What are the Ten Schools of Thought?
The Ten Schools of Thought model from Mintzberg is a framework that can be used to categorize the field of Strategic Management.
- The Design School. This school sees strategy formation as a process of conception.
Basis: Architecture as a metaphor.
In short: Fit! “Establish fit!”
Contributions: Order. Reduced ambiguity. Simplicity. Useful in relatively stable environments. It supports strong, visionary leadership.
Limitations: Simplification may distort reality. Strategy has many variables and is inherently complex. By-passing learning; Inflexible. May be ineffective in fast changing environment. There is the risk of resistance (not-invented-here behaviour).
Typical / compare: SWOT Analysis | Ashridge Mission Model
- The Planning School. This school sees strategy formation as a formal process.
Approach: A rigorous set of steps are taken, from the analysis of the situation to the execution of the strategy.
Basis: Urban planning, system theory, cybernetics.
In short: Formalize! “Strategy should be like a machine.”
Contributions: Gives clear direction. Enables firm resource allocation. Analysts can pre-screen the facts and they can judge the crafted strategies.
Limitations: Strategy can become too static. The risk exists of Groupthink. Predicting is difficult. Top managers must create the strategy from an ivory tower. Strategy is partly an art.
Typical / compare: Theory of Mechanistic and Organic Systems | Parenting Styles | Levers of Control | Scenario Planning
Approach: It places the business within the context its industry, and looks at how the organization can improve its strategic positioning within that industry.
Basis: Industrial organization (economics) and military strategy.
In short: Analyze! “Nothing but the facts.”
Contributions: This school made Strategic Management into a science, enabling future progress. It provides a systematic way of looking at strategy. Focus on hard (economic) facts. It has been found to be particularly useful in early stages of strategy development, when data is analyzed.
Limitations: See Planning School. Neglects power, politics, culture, social elements. It is biased towards large firms, and number-orientation.
Typical / compare: Competitive Advantage | Five Forces | Value Chain | BCG Matrix | Game Theory | The Art of War (Sun Tzu)
- The Entrepreneurial School. This school sees strategy formation as a visionary process.
Approach: The visionary process takes place within the mind of the charismatic founder or leader of an organization. The school stresses the most innate of mental states and processes – intuition, judgment, wisdom, experience, and insight.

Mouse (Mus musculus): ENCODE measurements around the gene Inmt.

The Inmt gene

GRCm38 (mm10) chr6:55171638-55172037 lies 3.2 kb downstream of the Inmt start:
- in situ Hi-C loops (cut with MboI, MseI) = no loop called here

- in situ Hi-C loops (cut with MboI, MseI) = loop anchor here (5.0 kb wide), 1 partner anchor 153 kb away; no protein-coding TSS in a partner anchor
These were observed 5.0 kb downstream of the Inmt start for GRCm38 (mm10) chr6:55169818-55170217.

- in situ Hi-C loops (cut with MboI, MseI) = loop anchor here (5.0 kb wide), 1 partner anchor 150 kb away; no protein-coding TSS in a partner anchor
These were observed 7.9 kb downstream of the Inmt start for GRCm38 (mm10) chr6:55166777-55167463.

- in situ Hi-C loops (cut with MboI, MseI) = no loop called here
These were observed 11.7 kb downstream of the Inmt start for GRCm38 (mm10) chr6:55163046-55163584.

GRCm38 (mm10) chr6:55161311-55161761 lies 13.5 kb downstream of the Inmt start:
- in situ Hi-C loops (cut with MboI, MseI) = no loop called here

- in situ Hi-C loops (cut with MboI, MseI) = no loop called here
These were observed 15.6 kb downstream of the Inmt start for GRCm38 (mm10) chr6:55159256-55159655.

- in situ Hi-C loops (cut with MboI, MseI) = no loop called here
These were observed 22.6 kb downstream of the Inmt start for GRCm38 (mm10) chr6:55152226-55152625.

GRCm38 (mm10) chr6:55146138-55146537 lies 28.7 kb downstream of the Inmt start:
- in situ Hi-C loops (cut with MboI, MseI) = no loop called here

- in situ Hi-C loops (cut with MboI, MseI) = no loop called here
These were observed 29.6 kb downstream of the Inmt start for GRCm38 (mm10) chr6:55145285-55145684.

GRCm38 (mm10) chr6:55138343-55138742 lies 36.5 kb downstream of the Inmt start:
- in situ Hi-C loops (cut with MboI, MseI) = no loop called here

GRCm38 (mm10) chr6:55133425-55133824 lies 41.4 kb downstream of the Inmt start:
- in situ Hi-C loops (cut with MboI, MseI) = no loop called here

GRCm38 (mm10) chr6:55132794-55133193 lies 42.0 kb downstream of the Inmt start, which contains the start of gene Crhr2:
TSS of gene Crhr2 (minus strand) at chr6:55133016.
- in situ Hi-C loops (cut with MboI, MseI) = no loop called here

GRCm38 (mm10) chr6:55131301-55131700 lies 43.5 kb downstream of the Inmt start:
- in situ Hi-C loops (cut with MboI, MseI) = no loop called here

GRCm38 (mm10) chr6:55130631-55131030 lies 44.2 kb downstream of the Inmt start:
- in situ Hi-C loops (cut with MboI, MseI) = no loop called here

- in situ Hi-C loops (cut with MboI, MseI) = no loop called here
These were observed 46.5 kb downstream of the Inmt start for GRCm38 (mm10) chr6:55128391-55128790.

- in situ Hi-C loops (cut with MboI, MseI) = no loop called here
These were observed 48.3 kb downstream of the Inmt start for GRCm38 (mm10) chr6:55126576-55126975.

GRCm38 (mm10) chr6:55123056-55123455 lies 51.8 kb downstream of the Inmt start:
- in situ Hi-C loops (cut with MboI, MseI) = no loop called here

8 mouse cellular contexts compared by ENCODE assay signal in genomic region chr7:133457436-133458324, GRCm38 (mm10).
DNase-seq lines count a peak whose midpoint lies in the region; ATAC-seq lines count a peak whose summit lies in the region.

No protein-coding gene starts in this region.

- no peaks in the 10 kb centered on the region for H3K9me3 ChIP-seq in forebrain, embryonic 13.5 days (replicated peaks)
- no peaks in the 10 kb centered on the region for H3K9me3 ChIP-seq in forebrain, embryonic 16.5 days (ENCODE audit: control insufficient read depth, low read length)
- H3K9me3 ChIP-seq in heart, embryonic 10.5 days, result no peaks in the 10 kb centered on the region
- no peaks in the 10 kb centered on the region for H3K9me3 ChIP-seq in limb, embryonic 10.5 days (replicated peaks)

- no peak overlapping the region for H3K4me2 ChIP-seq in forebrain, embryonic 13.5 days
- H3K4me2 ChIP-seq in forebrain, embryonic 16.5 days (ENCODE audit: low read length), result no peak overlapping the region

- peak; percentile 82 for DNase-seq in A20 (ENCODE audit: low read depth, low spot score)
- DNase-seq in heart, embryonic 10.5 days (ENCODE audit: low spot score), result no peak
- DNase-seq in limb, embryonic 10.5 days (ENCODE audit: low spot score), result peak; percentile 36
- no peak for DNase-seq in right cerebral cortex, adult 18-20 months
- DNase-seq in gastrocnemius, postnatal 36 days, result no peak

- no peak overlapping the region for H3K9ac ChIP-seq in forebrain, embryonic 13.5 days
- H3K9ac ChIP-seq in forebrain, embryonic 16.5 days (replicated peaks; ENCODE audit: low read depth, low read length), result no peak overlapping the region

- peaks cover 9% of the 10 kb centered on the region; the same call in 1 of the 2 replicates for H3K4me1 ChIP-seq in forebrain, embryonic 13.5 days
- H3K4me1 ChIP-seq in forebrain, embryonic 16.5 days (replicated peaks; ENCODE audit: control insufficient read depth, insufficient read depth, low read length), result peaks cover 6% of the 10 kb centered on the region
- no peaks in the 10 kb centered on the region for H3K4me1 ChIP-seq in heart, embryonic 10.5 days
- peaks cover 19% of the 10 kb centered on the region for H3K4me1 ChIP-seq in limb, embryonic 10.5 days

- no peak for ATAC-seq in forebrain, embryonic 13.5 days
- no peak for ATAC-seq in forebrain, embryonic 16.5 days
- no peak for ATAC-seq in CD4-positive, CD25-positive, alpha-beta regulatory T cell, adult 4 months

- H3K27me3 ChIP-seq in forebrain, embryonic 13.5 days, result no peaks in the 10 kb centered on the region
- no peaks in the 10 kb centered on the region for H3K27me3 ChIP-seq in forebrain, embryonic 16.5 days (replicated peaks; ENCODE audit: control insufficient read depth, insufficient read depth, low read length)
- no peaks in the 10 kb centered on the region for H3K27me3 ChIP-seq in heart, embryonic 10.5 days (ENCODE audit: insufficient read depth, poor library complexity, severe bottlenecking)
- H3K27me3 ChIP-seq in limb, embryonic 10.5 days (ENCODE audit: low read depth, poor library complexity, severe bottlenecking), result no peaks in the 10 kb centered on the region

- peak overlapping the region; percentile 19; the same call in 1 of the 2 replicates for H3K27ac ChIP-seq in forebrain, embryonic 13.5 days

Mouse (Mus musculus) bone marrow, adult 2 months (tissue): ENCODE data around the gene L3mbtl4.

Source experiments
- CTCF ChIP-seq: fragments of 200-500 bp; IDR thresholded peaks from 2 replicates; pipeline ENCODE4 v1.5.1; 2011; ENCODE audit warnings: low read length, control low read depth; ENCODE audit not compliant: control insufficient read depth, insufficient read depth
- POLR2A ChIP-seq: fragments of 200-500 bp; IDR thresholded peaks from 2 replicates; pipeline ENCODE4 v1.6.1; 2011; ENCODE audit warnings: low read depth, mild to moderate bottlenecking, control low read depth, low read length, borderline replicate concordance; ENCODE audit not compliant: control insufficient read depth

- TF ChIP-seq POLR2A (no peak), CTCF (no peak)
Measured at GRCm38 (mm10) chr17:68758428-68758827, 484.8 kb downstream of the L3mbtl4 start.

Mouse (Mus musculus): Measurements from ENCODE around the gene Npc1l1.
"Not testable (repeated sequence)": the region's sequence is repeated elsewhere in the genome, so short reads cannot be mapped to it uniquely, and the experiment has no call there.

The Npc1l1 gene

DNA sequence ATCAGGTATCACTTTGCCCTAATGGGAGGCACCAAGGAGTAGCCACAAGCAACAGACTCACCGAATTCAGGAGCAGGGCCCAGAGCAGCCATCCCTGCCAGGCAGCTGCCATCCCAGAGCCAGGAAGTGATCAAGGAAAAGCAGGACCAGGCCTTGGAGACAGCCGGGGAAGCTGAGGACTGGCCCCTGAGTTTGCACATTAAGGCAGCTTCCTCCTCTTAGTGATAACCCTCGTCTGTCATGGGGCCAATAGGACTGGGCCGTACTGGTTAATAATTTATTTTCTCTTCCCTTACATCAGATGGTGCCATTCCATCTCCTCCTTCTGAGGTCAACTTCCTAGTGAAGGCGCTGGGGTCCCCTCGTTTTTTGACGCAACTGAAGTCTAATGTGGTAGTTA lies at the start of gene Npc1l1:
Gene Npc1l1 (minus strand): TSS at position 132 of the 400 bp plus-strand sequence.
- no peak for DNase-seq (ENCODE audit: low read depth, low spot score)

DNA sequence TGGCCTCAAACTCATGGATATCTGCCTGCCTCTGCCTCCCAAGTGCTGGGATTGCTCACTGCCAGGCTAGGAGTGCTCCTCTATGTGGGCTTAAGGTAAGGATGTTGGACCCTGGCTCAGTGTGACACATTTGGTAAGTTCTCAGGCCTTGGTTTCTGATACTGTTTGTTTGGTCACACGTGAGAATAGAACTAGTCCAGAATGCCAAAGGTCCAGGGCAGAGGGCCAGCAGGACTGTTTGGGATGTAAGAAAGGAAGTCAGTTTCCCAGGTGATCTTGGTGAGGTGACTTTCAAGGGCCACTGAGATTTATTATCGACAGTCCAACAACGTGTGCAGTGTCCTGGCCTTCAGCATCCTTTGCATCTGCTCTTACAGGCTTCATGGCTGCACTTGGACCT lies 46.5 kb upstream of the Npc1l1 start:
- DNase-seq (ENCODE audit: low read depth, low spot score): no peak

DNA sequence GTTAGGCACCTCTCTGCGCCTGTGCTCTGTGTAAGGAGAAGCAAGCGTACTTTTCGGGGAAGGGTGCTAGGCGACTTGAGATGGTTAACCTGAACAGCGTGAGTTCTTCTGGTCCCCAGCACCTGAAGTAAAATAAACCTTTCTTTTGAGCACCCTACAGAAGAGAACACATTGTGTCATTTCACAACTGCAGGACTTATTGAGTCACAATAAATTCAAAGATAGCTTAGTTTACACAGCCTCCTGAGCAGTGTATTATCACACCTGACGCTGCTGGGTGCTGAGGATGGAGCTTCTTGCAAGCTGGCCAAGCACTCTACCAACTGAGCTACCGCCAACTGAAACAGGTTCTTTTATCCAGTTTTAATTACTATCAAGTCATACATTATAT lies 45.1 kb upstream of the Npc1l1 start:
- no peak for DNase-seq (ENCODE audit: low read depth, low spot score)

Contributions: A sound vision and a visionary CEO can help organizations to sail cohesively through muddy waters. It seems to be especially appropriate in early or very difficult years for the organization. It is deliberate in the broad lines yet flexible and emergent in the details.
Limitations: Sailing a predefined course can blind someone for potential unexpected dangers or developments. How can you find the right leader, with all of the many needed qualities? Entrepreneurial, visionary leaders have a tendency to go too far. Being CEO is an extremely demanding job in this perspective.
Typical / compare: Entrepreneurial Government | Seven Surprises for New CEO’s | Leadership Styles
- The Cognitive School. This school sees strategy formation as a mental process.
Approach: It analyzes how people perceive patterns and process information. It concentrates on what is happening in the mind of the strategist, and how it processes the information.
In short: Frame! “I’ll see it when I believe it.”
Contributions: Sees strategy as a cognitive process in the mind of the strategist. Strategies emerge as concepts, maps, schemas and frames of reality. It stresses the creative side of the strategy process.
Limitations: Not very practical beyond the conceptual stage. Not associated with any practical steps needed to conceive great ideas or strategies. Currently not very useful to guide collective strategy processes.
Typical / compare: Whole Brain Model | Johari Window | Groupthink | Cognitive Bias | Myers-Briggs Type Indicator
- The Learning School. This school sees strategy formation as an emergent process.
Approach: The management pays close attention over time to what does work, and what doesn’t work. They incorporate these ‘lessons learned’ into their overall plan of action. The world is too complex to allow strategies to be developed all at once. Within a world of ‘bounded rationality’ strategies must emerge in small incremental steps, as an organization adapts, or “learns”.
Basis: Education, learning theory.
In short: Learn! “If at first you don’t succeed, try again.”